A new study suggests that people who engaged in social distancing during the early stages of COVID-19 may have stronger working memories.

Working memory is the mental process of holding information in the mind for a brief period of time; typically, just seconds. The amount of information working memory can hold briefly, its capacity, is predictive of many mental abilities such as intelligence, comprehension and learning.

The findings, published in the Proceedings of the National Academy of Sciences, offer potential strategies to help mitigate social distancing noncompliance in a public health crisis.

Researchers from the University of California, Riverside found that individuals with higher working memory capacity have an increased awareness of benefits over costs of social distancing. As a result, they showed more compliance with recommended social distancing guidelines during the early stage of the COVID-19 outbreak.

“The higher the working memory capacity, the more likely that social distancing behaviors will follow,” said Dr. Weiwei Zhang, an associate professor of psychology at UC Riverside, and the paper’s senior author.

“Interestingly, this relationship holds even after we statistically control for relevant psychological and socioeconomic factors such as depressed and anxious moods, personality traits, education, intelligence, and income.”

In the U.S., where social distancing is voluntary in many places, widespread noncompliance persists. It was especially high during the early stages of the COVID-19 pandemic. According to Zhang, one reason for this is concerns about the inherent socioeconomic costs associated with social distancing.

But what constitutes an individual’s cognitive ability to come to a decision regarding compliance with social distancing guidelines had been largely unclear.

“Our findings reveal a novel cognitive root of social distancing compliance during the early stage of the COVID-19 pandemic,” Zhang said. “We found social distancing compliance may rely on an effortful decision process of evaluating the costs versus benefits of these behaviors in working memory — instead of, say, mere habit. This decisional process can be less effortful for people with larger working memory capacity, potentially leading to more social distancing behaviors.”

The study involved 850 U.S. residents from March 13 to March 25, 2020, the first two weeks following the U.S. presidential declaration of a national emergency about the COVID-19 pandemic.

Participants completed a demographic survey and also a set of questionnaires that captured individual differences in social distancing compliance, depressed mood, and anxious feelings. Personality variables, intelligence, and participants’ understanding about the costs and benefits of social distancing practice were measured also.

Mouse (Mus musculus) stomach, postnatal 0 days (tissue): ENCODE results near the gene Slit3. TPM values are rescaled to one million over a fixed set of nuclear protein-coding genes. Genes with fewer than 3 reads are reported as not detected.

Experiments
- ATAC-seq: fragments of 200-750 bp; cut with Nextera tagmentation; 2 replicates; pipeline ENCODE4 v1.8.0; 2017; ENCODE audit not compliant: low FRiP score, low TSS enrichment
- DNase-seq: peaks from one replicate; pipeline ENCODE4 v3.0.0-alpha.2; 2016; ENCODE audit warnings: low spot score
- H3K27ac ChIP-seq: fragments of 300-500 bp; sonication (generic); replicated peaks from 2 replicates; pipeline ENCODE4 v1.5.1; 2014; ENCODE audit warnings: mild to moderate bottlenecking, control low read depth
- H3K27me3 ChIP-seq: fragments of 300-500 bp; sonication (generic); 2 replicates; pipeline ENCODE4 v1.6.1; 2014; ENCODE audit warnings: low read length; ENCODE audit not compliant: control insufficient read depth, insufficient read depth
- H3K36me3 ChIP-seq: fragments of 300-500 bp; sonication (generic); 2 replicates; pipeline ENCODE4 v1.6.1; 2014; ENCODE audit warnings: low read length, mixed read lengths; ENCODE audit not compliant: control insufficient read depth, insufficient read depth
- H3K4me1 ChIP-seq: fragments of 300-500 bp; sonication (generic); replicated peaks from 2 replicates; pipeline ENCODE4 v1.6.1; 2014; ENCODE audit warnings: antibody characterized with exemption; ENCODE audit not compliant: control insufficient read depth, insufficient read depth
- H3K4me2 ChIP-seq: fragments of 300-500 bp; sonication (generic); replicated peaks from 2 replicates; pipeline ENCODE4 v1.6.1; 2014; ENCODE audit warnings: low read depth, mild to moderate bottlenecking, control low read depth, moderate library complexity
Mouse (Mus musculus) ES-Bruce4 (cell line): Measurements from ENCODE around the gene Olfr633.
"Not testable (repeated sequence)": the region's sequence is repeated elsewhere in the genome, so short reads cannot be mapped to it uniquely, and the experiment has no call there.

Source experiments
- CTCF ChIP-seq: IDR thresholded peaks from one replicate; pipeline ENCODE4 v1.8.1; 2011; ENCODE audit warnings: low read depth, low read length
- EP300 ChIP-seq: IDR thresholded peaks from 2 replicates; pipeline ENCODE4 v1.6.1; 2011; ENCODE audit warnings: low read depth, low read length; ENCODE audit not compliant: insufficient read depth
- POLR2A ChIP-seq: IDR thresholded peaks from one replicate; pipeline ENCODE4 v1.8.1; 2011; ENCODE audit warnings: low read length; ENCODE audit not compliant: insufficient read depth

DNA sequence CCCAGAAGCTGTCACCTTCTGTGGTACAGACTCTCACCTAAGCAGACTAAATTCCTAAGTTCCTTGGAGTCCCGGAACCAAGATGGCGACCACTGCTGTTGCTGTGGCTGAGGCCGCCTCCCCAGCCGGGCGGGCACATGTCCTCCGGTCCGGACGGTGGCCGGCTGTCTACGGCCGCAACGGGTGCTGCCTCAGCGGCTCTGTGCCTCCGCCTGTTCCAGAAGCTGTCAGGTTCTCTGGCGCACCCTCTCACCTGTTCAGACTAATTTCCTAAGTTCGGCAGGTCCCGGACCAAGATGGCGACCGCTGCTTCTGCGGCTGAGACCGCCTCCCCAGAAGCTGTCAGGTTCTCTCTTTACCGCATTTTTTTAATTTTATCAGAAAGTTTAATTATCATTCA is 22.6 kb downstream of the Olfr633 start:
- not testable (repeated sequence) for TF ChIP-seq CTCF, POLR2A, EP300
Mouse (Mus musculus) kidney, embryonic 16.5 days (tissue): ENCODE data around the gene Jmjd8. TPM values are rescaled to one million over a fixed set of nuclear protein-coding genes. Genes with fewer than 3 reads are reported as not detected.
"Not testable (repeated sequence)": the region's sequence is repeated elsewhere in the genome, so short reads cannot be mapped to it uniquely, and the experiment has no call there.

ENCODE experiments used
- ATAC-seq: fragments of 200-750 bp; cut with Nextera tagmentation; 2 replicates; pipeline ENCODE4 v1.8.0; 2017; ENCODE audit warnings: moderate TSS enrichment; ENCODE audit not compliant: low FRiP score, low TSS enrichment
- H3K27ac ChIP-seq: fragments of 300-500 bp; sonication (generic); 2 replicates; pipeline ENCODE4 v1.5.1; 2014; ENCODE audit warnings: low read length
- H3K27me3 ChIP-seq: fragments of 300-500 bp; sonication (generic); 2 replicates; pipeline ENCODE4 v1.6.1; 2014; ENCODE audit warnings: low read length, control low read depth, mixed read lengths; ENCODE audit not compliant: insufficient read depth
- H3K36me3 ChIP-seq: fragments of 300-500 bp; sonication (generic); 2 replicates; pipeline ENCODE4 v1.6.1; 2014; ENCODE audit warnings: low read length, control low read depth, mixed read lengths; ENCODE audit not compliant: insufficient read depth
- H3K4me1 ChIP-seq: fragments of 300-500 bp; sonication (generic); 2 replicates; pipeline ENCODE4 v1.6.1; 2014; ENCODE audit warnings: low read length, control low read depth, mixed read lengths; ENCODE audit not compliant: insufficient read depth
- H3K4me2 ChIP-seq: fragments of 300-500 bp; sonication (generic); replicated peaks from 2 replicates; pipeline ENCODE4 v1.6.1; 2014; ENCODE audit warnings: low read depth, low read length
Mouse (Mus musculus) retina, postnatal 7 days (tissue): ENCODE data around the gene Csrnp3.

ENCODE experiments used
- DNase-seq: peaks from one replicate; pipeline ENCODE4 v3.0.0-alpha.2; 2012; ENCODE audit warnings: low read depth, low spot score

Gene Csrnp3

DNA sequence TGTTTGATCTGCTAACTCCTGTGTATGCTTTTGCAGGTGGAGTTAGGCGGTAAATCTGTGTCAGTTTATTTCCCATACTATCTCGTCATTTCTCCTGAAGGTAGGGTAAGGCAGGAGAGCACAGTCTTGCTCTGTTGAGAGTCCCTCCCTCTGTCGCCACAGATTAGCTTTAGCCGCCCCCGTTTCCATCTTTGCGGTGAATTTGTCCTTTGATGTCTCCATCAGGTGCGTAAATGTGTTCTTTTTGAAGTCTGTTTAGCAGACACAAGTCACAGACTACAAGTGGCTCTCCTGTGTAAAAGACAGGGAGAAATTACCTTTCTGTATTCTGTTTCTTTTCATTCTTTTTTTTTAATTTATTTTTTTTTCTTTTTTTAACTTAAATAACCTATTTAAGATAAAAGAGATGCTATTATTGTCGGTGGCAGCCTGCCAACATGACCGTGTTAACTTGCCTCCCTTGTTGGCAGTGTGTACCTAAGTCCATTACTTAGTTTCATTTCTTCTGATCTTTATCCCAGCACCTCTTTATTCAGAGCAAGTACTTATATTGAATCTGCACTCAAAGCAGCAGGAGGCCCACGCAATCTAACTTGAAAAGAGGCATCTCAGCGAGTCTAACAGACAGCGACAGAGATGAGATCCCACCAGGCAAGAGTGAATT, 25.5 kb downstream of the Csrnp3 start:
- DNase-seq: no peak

“Individual differences in working memory capacity can predict social distancing compliance just as well as some social factors such as personality traits,” Zhang said. “This suggests policymakers will need to consider individuals’ general cognitive abilities when promoting compliance behaviors such as wearing a mask or engaging in physical distancing.”

The team recommends media materials for promoting norm compliance behaviors to avoid information overload.

“The message in such materials should be succinct, concise, and brief,” Zhang said. “Make the decision process easy for people.”

The findings also suggest learning social distancing as a new norm requires an effortful decision process that relies on working memory.

“The bottom line is we should not rely on habitual behaviors since social distancing is not yet adequately established in U.S. society,” Zhang said.

“Before social distancing becomes a habit and a well-adopted social norm, the decision to follow social distancing and wearing masks would be mentally effortful. Consequently, we will have to deliberately make the effort to overcome our tendency to avoid effortful decisions, such as to not practice social distancing.”

Zhang believes the influence of working memory will decline as new social norms, such as wearing a mask or socially distancing, are acquired by society over time.

“Eventually social distancing and wearing face masks will become a habitual behavior and their relationship with working memory will diminish,” he said.

Next, the researchers will analyze data they collected across the U.S., China, and South Korea to identify protective social and mental factors that help people cope with the pandemic.

The team has also been gathering data assessing how working memory is linked to racial discrimination during the pandemic.

Source: University of California- Riverside